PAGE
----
Cruise tourism reflects well this unequal access to tourism by different social classes, taking a Finnish perspective on the matter, there are relatively cheap cruise offers between Scandinavian and Baltian countries but when it comes to destinations such as the Caribbean the prices rise exponentially. This said I have to disagree with the last sentence as the choice range for lower social classes is not immense if accessible at all, because travelling usually requires some extra money besides the actual travel package bought. Varying holiday behaviour amongst higher and lower social classes may be the result of increased appreciation or taste for different kinds of travel options, if lower social classes would take on luxury holidays would they feel comfortable in these new circles or would they feel like outsiders when coming across elite tourists?

To conclude the paper shows that the author has researched the main impacts of social class on holiday behaviour in the context of cruise tourism, however, it would be interesting to read more about the affordability of holidays. Many tourism and travel activities are still out of reach for lower social classes, especially luxurious cruises, but is luxury the same for all? Or do the definitions vary amongst social classes? And is luxury always worth it, if you can get memorable travel experiences closer to home with a lower budget?
cruises for all
Author: Susan Jesse
This paper is very well linked to my own with the link to social classes and transportation. There is a well written discussion and referenced throughout the paper making it an interesting read.
Cruises originally started as a form of transport not as a form of holiday making it only available to the higher social classes and made it too expensive for the lower classes. However this can be said for transportation as from my own research the majority of travel was marketed to the elite then due to development and over the years became afford and available to lower classes (Page and Connell 2006).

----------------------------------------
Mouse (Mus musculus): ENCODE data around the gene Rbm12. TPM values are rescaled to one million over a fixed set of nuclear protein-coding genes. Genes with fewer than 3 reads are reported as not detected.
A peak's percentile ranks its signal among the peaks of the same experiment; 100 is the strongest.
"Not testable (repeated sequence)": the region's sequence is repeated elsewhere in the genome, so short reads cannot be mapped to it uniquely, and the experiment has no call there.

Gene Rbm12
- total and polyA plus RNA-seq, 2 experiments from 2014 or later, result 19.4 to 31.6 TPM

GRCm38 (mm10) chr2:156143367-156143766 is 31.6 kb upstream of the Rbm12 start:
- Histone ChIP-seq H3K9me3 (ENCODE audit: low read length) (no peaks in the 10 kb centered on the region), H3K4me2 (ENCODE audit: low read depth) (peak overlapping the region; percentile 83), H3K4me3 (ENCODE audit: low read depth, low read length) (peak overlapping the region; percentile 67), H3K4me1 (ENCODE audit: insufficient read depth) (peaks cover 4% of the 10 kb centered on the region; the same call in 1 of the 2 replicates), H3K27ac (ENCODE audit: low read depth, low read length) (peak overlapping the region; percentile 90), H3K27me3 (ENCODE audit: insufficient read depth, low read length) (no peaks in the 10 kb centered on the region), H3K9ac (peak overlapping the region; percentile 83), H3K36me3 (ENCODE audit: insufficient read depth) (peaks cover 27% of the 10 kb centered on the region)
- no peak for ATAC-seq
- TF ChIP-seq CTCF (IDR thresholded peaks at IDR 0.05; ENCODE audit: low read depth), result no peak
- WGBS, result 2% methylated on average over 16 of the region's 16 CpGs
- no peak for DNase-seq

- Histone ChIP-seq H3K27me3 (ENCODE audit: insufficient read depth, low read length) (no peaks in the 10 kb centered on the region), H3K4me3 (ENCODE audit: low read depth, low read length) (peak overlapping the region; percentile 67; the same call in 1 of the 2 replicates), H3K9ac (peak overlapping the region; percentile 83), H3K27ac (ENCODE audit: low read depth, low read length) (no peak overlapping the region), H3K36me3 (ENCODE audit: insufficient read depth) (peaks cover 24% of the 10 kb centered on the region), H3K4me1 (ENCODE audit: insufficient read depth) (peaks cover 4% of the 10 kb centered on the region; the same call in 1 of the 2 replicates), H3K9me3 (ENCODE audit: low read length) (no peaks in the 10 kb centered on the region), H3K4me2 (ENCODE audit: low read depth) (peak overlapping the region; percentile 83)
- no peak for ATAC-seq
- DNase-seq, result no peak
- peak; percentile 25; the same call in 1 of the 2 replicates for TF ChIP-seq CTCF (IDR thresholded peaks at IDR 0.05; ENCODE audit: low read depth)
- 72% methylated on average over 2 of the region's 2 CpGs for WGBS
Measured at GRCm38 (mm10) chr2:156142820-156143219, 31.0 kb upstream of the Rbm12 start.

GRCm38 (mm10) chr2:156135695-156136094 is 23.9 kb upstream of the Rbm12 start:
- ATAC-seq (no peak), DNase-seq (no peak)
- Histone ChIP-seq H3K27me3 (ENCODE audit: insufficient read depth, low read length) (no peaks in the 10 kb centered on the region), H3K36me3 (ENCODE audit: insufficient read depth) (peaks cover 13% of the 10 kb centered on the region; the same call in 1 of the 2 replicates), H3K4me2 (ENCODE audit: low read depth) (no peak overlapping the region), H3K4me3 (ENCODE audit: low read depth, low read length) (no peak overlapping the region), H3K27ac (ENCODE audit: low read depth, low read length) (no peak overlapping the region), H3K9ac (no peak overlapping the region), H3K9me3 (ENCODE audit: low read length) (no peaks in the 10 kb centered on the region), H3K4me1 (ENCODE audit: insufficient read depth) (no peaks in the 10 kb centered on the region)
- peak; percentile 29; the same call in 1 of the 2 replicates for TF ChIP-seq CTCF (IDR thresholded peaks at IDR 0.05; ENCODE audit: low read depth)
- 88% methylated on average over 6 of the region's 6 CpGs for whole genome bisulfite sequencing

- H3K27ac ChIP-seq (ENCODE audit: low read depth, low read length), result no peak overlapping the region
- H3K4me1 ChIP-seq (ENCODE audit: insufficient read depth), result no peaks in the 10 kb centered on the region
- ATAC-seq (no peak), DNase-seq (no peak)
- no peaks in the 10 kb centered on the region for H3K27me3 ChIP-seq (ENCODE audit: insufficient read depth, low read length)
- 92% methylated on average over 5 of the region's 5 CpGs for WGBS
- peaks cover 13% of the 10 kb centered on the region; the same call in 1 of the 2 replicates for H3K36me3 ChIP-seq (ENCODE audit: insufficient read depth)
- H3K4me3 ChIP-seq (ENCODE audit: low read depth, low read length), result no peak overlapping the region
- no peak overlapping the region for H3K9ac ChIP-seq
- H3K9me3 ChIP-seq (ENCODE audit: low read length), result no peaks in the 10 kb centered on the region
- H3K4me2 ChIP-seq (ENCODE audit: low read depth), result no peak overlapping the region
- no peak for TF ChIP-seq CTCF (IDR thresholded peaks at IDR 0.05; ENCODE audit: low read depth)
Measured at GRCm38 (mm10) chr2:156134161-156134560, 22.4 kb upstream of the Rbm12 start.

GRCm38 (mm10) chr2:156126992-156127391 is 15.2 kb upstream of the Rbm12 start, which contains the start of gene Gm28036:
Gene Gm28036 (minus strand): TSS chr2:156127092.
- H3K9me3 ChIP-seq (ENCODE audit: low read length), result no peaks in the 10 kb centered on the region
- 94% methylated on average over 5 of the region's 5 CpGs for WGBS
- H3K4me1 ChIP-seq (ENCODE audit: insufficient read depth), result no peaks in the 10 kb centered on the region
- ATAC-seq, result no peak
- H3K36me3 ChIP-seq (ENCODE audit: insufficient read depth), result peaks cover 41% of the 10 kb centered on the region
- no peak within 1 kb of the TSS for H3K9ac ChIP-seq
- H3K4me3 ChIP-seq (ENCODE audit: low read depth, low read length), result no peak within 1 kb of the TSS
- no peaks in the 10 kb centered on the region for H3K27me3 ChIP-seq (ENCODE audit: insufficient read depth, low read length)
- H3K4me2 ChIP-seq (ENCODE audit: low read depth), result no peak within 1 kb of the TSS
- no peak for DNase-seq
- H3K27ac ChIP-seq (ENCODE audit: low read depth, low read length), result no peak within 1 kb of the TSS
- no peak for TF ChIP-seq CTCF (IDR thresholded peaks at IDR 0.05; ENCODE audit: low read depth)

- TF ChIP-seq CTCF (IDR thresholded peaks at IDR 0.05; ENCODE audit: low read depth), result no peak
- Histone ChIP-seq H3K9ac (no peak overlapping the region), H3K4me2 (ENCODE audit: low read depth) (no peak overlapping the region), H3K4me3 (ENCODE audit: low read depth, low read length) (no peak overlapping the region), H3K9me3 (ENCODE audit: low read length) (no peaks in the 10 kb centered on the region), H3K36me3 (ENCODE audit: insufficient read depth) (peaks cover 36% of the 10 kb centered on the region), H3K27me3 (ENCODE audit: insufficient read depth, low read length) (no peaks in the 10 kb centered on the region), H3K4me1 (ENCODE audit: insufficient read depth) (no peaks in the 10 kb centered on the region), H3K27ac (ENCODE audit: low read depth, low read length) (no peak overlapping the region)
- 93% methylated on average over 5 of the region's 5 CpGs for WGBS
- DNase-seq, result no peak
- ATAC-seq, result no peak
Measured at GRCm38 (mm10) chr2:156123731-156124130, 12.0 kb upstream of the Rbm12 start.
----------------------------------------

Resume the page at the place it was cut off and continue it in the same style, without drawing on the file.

Although you mention that lower classes can holiday on a cruise they still do not gain the same experience as the service and quality they gain are of a lower class meaning that the lower classes are still limited on experiences whereas the higher classes will travel for longer and to more exotic destinations however from my own research I found that the destinations the lower class cruises ships travel to are mainly the Mediterranean (EasyCruise 2010) with the further away destinations for example the Caribbean being made more available for middle classes. However cruises have still been made more available to other classes not just the high class.
From my own research on cruises and other transport it would be fair to say that companies have noticed a market in the lower classes and have used this in a promotion method to make a profit this could explain why the destinations the travel are only European. Another example of this would be low cost airlines as they only fly to European destinations and make travelling to the destinations more afford for lower classes (Faulkner et al 2001). .
It could be said with all travel in time tourism will become more widely accessible for lower classes with the development in technology and transportation meaning that lower social classes are only limited for a period of time for example lower classes travelling to America on a low budget. Ryan Air announced that they will soon be travelling to America for as little as £10 (Telegraph 2010) this could incorporated with cruises as has I have mentioned many of the cruises are European with the development of EasyCruise they also in time could travel to more exotic destination making exotic destinations more assessable to the lower classes and not just middle or high classes.
In conclusion it could be said that tourism in general is only limited for a limited amount of time as due to factors such as transportation reducing in cost and new companies making it afford to the lower classes.
Anon) (No date) EasyCruise [Online] [cited 20th April 2010] assessed on < www.easycruise.com/pAbouteCL.aspx>
(Anon) (No date) Telegraph [Online] [Cited 21st April 2010] assessed on < http://www.telegraph.co.uk/travel/3373190/Ryanair-reveals-cut-price-transatlantic-plans.html>
Faulkner, B. Moscardo, G. And Laws, E. (2001) Tourism in the 21st century: lessons from experience: London, Continuum.
Page, S. And Connell, J. (2006) Tourism; a modern synthesis 2nd ed: London, Thomson